Micron Memory Japan, K.K.
Native name
Company typeSubsidiary
IndustrySemiconductor industry
PredecessorElpida Memory, Inc.
FateAcquired by Micron Technology
Number of employees
ParentMicron Technology

Micron Memory Japan, K.K. (Japanese: マイクロンメモリジャパン株式会社, Micron Memory Japan Kabushiki-gaisha (MMJ)) is a Japanese subsidiary of Micron Technology.[1] It was formerly known as Elpida Memory, Inc. (エルピーダメモリ株式会社, Erupīda Memori Kabushiki-gaisha) established in 1999 that developed, designed, manufactured and sold dynamic random-access memory (DRAM) products. It was also a semiconductor foundry. With headquarters in Yaesu, Chūō, Tokyo, Japan, it was initially formed under the name NEC Hitachi Memory in 1999 by the merger of the Hitachi and NEC DRAM businesses. In the following year it took on the name Elpida. In 2003, Elpida took over the Mitsubishi DRAM business. In 2004, it listed its shares in the first section of the Tokyo Stock Exchange. In 2012, those shares were delisted as a result of its bankruptcy. In 2013, Elpida was acquired by Micron Technology.[2] On February 28, 2014, Elpida changed its name to Micron Memory Japan and Elpida Akita changed its name to Micron Akita, Inc.[3]


Elpida Memory was founded in 1999 as a merger of NEC's and Hitachi's DRAM operations and began development operations for DRAM products in 2000. Both companies also spun off their other semiconductor operations into Renesas.

In 2001, the company began construction of its 300mm wafer fabrication plant. Later that year, it began sales operations in domestic markets.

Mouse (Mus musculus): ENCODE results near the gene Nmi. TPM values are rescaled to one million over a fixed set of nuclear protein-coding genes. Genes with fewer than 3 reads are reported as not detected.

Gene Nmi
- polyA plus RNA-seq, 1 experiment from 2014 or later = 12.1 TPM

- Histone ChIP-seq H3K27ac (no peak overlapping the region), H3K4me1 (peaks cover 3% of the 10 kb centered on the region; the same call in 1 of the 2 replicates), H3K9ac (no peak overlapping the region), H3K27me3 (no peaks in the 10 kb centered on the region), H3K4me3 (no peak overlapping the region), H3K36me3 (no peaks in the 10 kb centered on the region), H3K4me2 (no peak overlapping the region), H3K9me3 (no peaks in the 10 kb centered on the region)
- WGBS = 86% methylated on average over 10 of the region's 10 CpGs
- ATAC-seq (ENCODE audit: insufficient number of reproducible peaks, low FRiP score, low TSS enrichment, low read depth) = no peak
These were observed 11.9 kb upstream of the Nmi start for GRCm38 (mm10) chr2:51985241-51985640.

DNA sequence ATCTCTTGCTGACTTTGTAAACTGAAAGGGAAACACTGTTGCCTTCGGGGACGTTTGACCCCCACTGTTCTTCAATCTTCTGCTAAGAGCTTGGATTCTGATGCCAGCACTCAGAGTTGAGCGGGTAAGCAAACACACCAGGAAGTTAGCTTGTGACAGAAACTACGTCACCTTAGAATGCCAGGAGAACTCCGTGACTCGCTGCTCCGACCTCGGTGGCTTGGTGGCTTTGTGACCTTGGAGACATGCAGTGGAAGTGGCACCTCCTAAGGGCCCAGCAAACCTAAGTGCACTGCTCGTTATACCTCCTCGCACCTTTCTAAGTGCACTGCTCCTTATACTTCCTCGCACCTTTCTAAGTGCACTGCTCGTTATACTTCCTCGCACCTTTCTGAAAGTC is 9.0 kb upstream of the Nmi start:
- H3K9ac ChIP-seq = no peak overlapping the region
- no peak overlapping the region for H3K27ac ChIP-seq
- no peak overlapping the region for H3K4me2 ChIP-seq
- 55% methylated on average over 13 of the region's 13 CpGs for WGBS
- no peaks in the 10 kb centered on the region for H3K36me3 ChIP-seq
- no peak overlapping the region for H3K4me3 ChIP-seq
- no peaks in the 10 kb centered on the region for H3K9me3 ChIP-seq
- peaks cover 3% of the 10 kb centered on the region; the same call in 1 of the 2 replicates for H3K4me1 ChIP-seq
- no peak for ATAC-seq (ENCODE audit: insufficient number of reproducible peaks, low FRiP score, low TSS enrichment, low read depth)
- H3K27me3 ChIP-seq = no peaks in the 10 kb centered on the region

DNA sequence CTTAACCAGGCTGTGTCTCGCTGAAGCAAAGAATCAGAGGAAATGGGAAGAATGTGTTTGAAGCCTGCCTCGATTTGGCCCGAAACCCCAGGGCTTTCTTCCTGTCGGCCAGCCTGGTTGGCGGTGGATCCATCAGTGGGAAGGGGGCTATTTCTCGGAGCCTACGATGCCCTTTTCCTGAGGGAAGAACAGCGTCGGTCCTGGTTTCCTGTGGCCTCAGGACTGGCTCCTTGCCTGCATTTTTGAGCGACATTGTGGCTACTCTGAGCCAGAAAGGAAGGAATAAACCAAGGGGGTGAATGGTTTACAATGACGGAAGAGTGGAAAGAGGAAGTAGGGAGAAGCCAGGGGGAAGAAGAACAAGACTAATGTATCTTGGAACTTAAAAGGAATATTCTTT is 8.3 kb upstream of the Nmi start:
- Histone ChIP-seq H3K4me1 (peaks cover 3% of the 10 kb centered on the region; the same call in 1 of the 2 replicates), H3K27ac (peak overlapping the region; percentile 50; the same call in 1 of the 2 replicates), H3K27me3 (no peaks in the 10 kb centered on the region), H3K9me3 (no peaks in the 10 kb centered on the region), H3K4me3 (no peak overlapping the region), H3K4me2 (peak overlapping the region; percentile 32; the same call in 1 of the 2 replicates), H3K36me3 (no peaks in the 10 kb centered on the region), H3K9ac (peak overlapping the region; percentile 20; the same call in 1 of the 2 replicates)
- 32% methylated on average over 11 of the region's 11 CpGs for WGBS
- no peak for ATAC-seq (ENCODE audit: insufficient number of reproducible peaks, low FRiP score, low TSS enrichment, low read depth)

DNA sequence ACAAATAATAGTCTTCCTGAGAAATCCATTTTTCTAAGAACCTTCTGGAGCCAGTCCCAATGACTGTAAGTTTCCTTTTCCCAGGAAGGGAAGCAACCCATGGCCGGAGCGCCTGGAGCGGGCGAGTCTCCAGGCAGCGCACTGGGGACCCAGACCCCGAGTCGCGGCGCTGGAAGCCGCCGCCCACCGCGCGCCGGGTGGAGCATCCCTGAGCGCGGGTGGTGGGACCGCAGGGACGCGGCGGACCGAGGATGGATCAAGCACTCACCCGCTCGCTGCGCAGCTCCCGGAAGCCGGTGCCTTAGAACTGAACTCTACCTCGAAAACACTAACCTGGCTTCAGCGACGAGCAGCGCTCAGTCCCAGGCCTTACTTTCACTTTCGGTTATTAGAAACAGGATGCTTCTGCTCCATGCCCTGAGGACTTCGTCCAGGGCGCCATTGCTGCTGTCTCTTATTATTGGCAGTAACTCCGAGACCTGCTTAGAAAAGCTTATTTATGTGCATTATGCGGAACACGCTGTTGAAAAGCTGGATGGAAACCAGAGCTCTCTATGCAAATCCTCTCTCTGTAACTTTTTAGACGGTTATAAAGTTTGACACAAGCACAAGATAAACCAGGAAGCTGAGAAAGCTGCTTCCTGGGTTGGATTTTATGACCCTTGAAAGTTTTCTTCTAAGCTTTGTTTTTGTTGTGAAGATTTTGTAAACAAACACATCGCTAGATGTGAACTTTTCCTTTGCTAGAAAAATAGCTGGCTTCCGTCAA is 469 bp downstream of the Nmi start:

In 2002, armed with the Sherman Antitrust Act, the United States Department of Justice began a probe into the activities of dynamic random access memory (DRAM) manufacturers. US computer makers, including Dell and Gateway, claimed that inflated DRAM pricing was causing lost profits and hindering their effectiveness in the marketplace. To date, five manufacturers have pleaded guilty to their involvement in an international price-fixing conspiracy including Hynix, Infineon, Micron Technology, Samsung, and Elpida. Micron Technology was not fined for its involvement due to co-operation with investigators.

In 2003, the company took over Mitsubishi Electric Corporation's DRAM operations and employed Mitsubishi development engineers.

In 2004, Elpida Memory went public and was listed on the Tokyo Stock Exchange.

In 2006, the company established Akita Elpida to take on the development of advanced back-end technology processes.

In March 2006, Elpida reported consolidated sales of 241,500,000,000 Japanese yen. It employed 3196 people.

The company received 140 billion yen in financial aid and loans from the Japanese government and banks during the financial crisis in 2009.[4]

On April 3, 2010, Elpida Memory sold ¥18.5billion worth of shares to Kingston Technology[5]

On April 22, 2010, Elpida announced it had developed the world's first four-gigabit DDR3 SDRAM. Based on a 40 nm process, this DRAM was said to use about thirty percent less power compared to two 40 nm process two-gigabit DDR3 SDRAMs. It was to operate at both standard DDR3 1.5 V and 1.35 V to further reduce power consumption.[6]

In July 2011, Elpida announced that it planned to raise $987 million by selling shares and bonds.[7] In August 2011, Elpida claimed to be the first memory maker to begin sampling 25 nm DRAMs.[8]

On February 27, 2012, Elpida filed for bankruptcy.[9][10] With liabilities of 448 billion yen (US$5.5 billion), the company's bankruptcy was Japan's largest since Japan Airlines bankrupted in January 2010.[4] The company suffered from both strong yen and a sharp drop of DRAM prices as a result of stagnant demand of personal computers and disruption of computer production caused by flooding of HDD factories in Thailand.[4] DRAM prices plunged to a record low in 2011 as the price of the benchmark DDR3 2-gigabit DRAM declined 85%.[4] Elpida was the third largest DRAM maker, held 18 percent of the market by revenue in 2011.[4]